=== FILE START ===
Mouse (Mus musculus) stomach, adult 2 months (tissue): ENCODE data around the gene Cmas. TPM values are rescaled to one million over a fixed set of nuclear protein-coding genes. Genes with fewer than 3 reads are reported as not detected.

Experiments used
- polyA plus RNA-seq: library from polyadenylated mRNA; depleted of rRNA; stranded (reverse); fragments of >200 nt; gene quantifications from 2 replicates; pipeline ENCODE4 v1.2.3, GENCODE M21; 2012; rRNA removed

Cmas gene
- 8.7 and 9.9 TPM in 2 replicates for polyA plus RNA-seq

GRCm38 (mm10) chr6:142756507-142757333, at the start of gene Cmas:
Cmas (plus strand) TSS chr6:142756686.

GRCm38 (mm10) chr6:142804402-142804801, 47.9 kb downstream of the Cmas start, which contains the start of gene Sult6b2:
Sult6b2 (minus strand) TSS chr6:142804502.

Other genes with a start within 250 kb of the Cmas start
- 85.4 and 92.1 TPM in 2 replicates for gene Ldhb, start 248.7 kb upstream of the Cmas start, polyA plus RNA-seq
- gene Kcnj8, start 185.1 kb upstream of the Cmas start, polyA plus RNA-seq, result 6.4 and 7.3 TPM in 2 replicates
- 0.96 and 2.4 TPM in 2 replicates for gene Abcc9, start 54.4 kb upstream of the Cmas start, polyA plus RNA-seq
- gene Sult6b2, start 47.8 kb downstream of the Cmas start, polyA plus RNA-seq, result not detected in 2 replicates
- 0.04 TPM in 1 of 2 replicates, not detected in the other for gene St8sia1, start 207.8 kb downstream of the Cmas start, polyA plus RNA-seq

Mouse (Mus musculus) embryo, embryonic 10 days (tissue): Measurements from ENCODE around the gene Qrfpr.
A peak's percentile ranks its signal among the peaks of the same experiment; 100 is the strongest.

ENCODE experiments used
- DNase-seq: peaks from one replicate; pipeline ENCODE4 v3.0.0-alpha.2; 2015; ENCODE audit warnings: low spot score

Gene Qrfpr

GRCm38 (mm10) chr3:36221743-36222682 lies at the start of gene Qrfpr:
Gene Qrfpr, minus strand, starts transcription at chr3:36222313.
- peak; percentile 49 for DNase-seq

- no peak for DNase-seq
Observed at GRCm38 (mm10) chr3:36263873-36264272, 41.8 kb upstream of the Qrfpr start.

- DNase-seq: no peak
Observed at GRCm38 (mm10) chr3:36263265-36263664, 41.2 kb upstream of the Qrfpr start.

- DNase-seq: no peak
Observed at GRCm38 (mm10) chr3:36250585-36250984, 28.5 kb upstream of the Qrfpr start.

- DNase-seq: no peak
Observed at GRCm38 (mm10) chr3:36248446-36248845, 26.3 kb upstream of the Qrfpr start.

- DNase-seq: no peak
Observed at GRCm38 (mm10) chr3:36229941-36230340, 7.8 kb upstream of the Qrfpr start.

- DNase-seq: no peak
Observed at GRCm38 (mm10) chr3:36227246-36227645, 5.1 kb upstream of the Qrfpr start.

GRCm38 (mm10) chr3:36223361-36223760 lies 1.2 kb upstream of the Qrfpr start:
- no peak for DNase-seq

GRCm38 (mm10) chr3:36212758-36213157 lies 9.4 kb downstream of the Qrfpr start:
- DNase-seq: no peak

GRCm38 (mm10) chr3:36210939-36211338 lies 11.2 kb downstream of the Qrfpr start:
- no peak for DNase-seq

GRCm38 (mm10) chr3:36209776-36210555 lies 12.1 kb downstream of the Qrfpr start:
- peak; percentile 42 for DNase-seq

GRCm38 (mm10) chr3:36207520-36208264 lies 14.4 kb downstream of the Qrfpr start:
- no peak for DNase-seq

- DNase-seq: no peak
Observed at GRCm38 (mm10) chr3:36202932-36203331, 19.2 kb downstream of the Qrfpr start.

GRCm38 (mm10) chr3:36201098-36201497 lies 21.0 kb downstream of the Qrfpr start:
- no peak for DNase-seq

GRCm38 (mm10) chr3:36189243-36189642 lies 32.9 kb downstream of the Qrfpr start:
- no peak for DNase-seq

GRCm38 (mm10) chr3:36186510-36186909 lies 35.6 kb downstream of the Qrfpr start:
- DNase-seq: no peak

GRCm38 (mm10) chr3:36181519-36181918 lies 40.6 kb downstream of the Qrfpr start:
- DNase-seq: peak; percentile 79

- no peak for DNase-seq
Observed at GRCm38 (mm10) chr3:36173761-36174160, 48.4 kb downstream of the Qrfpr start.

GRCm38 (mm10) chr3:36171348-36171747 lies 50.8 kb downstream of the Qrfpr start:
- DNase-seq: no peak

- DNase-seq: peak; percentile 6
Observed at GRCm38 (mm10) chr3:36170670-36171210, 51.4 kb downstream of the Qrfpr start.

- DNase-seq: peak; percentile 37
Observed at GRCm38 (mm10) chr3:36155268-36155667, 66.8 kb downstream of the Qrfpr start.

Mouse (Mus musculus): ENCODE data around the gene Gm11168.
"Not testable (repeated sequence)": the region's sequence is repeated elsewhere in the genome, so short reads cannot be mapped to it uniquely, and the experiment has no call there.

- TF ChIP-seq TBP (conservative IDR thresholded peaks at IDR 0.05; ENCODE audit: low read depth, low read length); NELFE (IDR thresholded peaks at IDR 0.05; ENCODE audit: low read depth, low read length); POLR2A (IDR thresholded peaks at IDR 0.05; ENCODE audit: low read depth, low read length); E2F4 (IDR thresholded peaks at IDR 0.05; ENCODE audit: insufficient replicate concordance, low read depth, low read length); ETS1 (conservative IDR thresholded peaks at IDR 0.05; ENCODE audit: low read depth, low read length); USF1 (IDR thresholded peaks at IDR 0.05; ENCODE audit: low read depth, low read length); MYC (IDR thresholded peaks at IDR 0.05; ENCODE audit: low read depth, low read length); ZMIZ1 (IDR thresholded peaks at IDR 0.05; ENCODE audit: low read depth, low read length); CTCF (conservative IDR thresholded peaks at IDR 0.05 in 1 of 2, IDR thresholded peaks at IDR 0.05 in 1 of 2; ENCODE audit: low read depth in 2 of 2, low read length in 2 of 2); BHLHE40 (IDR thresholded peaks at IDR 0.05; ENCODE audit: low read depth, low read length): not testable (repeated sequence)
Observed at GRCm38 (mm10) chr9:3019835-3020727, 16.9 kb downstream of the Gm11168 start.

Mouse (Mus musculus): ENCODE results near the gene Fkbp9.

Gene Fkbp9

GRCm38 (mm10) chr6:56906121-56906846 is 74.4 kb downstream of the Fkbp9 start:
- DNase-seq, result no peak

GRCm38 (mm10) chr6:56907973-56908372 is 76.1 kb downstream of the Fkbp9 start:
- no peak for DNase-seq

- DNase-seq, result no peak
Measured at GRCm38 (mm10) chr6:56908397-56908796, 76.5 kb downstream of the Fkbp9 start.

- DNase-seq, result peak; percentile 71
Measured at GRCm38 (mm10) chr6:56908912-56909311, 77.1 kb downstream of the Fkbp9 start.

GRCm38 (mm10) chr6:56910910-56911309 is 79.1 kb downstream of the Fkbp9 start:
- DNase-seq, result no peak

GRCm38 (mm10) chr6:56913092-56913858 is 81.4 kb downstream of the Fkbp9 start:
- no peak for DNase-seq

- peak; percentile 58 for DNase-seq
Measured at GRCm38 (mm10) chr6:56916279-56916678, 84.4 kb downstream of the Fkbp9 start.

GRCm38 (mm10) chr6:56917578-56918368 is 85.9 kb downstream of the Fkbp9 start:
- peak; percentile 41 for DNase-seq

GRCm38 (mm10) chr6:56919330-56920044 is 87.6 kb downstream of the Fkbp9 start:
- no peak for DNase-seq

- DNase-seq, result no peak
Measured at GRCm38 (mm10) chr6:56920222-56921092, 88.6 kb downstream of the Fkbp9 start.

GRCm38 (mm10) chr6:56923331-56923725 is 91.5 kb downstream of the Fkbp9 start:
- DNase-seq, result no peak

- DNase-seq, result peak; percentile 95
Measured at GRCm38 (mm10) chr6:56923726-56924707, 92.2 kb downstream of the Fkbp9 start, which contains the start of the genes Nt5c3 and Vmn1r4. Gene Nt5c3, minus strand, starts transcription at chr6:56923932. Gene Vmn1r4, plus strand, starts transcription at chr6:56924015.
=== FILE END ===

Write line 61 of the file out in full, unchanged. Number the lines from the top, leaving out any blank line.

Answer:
Observed at GRCm38 (mm10) chr3:36170670-36171210, 51.4 kb downstream of the Qrfpr start.